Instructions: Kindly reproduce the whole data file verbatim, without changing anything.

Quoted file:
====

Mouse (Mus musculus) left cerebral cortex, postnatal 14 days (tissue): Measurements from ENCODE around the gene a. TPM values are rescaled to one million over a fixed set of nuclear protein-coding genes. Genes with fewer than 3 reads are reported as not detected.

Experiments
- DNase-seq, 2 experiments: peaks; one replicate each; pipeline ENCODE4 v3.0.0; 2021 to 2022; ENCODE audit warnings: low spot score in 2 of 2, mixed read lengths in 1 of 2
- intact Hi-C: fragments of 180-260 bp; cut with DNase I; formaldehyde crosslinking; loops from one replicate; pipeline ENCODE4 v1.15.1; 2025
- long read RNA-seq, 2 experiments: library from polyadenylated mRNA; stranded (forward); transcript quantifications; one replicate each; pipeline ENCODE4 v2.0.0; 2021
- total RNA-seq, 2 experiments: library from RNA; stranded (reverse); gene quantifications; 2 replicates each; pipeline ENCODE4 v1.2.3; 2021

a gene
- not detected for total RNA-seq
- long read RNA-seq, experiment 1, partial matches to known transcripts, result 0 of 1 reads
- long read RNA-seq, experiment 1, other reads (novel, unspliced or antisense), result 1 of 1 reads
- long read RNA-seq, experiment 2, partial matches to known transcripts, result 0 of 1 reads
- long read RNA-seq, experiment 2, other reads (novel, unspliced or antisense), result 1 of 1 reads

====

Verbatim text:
Mouse (Mus musculus) left cerebral cortex, postnatal 14 days (tissue): Measurements from ENCODE around the gene a. TPM values are rescaled to one million over a fixed set of nuclear protein-coding genes. Genes with fewer than 3 reads are reported as not detected.

Experiments
- DNase-seq, 2 experiments: peaks; one replicate each; pipeline ENCODE4 v3.0.0; 2021 to 2022; ENCODE audit warnings: low spot score in 2 of 2, mixed read lengths in 1 of 2
- intact Hi-C: fragments of 180-260 bp; cut with DNase I; formaldehyde crosslinking; loops from one replicate; pipeline ENCODE4 v1.15.1; 2025
- long read RNA-seq, 2 experiments: library from polyadenylated mRNA; stranded (forward); transcript quantifications; one replicate each; pipeline ENCODE4 v2.0.0; 2021
- total RNA-seq, 2 experiments: library from RNA; stranded (reverse); gene quantifications; 2 replicates each; pipeline ENCODE4 v1.2.3; 2021

a gene
- not detected for total RNA-seq
- long read RNA-seq, experiment 1, partial matches to known transcripts, result 0 of 1 reads
- long read RNA-seq, experiment 1, other reads (novel, unspliced or antisense), result 1 of 1 reads
- long read RNA-seq, experiment 2, partial matches to known transcripts, result 0 of 1 reads
- long read RNA-seq, experiment 2, other reads (novel, unspliced or antisense), result 1 of 1 reads